We’re looking at Salut agenesis, salutae meaning health and genesis origins of, so everybody can resonate with the desire to foster health and integrative health and wellness is primed to do that very well.
Host: How does having a treatment plan and the health benefits that patients are experiencing differ when you are combining both the conventional and alternative medicines versus just focusing on one approach?
Guest: So I think it’s really important to not ever demonize the benefits and the importance of conventional medicine. Sometimes people can be all in on integrative, they can be all in on conventional, but the truth is that both have so much to offer.
And, you know, when we think about, um, for instance, like a, a patient who has cancer, right? We really do want to make use of the incredible advances in oncology care, you know, radiation therapy, chemotherapy, surgeries. And oftentimes those things are delivered by patient, by providers who are truly passionate about saving lives and what a gift that is that we have.
But those modalities don’t always address the experience of the individual going through those treatments or all of the symptom management. And oftentimes patients are very interested in, you know, what else can I do? How can I participate in my own health and wellness? And so by combining the best of conventional medicine and the best of alternative or complementary therapies and really bringing them together, it’s much more, you know, dare I say salutogenic approach to care where we’re really looking towards fostering that wellness of an individual.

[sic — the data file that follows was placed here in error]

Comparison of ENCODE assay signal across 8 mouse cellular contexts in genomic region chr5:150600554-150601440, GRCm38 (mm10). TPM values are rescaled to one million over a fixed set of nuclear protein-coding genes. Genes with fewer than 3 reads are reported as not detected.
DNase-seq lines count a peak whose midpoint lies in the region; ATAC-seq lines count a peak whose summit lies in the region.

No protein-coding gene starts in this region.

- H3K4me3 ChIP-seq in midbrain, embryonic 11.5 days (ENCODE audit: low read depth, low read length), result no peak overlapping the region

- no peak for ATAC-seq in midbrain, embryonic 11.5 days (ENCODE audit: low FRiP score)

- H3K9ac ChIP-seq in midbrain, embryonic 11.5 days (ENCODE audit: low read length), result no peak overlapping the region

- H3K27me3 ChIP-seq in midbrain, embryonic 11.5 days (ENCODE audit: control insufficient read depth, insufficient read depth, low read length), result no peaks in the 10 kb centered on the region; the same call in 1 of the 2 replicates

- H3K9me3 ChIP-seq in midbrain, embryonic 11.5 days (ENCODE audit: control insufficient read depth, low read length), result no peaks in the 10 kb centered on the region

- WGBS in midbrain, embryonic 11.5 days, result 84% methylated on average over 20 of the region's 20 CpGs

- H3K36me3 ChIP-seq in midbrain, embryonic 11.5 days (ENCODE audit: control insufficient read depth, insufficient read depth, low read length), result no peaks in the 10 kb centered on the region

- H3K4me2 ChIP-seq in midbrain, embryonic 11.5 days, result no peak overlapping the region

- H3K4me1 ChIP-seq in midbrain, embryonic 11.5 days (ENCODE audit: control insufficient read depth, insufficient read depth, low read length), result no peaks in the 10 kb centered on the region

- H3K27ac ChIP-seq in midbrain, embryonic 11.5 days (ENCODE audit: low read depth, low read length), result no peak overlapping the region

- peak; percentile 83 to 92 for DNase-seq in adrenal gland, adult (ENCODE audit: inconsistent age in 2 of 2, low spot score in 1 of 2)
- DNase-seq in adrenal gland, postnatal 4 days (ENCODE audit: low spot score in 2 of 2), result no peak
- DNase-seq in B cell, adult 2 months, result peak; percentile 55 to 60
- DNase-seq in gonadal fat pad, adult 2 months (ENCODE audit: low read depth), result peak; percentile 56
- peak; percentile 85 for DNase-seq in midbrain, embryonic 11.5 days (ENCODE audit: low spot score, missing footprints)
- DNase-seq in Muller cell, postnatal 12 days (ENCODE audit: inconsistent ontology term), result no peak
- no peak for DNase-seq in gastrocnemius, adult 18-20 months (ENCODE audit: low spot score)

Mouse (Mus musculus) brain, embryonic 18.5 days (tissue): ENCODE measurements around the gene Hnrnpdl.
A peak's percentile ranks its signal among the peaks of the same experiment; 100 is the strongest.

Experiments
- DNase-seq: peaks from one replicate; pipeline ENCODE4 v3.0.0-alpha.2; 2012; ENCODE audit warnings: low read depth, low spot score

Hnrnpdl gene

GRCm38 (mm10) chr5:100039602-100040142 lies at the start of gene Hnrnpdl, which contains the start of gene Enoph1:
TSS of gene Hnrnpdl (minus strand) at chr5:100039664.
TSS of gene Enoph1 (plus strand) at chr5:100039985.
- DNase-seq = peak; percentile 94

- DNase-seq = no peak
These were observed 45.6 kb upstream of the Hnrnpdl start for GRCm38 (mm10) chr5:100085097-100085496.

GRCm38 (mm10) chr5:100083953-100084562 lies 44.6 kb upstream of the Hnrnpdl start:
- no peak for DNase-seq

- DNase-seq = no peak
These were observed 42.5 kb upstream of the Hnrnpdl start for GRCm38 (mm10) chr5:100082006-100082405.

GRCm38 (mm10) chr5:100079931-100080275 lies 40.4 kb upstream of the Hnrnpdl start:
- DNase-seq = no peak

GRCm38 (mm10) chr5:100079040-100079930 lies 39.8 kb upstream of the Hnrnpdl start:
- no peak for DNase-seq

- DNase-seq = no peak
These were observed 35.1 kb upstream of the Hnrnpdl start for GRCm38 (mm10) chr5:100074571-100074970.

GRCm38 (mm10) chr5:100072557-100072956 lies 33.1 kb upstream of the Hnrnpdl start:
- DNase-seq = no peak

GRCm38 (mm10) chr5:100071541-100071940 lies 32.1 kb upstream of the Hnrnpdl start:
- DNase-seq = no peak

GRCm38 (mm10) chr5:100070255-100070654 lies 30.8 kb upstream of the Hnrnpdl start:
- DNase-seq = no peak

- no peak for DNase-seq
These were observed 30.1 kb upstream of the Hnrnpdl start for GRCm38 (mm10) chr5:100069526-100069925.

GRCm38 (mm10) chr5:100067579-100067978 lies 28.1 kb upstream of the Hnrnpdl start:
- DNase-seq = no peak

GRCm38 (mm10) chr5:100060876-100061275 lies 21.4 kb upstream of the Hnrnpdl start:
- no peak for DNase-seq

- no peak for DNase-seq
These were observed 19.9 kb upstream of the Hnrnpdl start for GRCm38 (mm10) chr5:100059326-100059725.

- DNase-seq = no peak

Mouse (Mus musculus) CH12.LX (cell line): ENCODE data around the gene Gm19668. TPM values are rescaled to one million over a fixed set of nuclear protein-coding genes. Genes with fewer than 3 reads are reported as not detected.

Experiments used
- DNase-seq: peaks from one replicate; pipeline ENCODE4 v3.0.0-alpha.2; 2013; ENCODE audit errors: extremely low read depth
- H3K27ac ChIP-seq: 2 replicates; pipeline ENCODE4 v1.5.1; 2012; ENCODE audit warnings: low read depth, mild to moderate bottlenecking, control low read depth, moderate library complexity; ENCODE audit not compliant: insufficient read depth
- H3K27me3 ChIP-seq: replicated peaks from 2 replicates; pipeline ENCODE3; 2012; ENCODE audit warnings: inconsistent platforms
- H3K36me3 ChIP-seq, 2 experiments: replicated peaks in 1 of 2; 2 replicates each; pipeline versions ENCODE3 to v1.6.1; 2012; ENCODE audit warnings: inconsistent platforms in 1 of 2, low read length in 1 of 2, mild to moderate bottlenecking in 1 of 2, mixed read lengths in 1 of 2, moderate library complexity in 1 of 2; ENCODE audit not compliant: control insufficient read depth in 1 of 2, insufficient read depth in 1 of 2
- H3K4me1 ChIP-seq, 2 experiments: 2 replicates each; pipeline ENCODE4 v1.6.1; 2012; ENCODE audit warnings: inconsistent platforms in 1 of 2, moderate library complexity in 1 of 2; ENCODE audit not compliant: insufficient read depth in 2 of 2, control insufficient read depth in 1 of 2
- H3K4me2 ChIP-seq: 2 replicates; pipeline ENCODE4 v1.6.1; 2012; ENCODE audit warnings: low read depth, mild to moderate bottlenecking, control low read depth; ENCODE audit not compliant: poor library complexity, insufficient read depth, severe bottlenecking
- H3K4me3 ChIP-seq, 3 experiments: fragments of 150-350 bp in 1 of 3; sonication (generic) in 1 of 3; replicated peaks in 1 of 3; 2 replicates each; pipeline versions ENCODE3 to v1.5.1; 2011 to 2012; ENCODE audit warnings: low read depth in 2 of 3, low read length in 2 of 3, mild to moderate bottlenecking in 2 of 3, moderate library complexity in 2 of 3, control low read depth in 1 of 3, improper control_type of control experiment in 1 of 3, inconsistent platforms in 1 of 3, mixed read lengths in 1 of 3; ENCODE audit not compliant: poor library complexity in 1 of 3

Host: I love that. So in terms of healthcare costs, what does this look like typically for patients?
Guest: You know, that’s an area that we need to look at a little bit more in this country in general. What we’re seeing in general is that there’s a trend towards going for a fee for service care where, you know, something is done and it has a cost and it’s paid for to more quality based care and outcome based care. So how can we manage a health challenge or someone’s health maintenance in a way that we’re looking at the outcome and not necessarily what’s brought in.
So that being said, there are some offerings that are covered by most insurances, you know, consults with physicians or advanced practice practitioners, group medical visits, health psychology, those things are generally covered by most insurances. What we’re seeing also is that more and more insurances are covering things like acupuncture, you know, some massage, especially as we are understanding things like pain more and that we can kind of look to the opioid crisis and knowing that just increasing doses of opioids, not only doesn’t manage pain well, but it causes harm.
So what are the other things that we can bring into a health plan for an individual? There are some health insurances that either get wellness benefits or incentives to use some things that are more like lifestyle interventions or are used to care for your health. And many health insurance plans will allow individuals to use like flex spending accounts for some of these modalities if they’re supported by a physician. There’s no doubt that some of these modalities and these supplements, et cetera, are going to be an out of pocket cost to patients.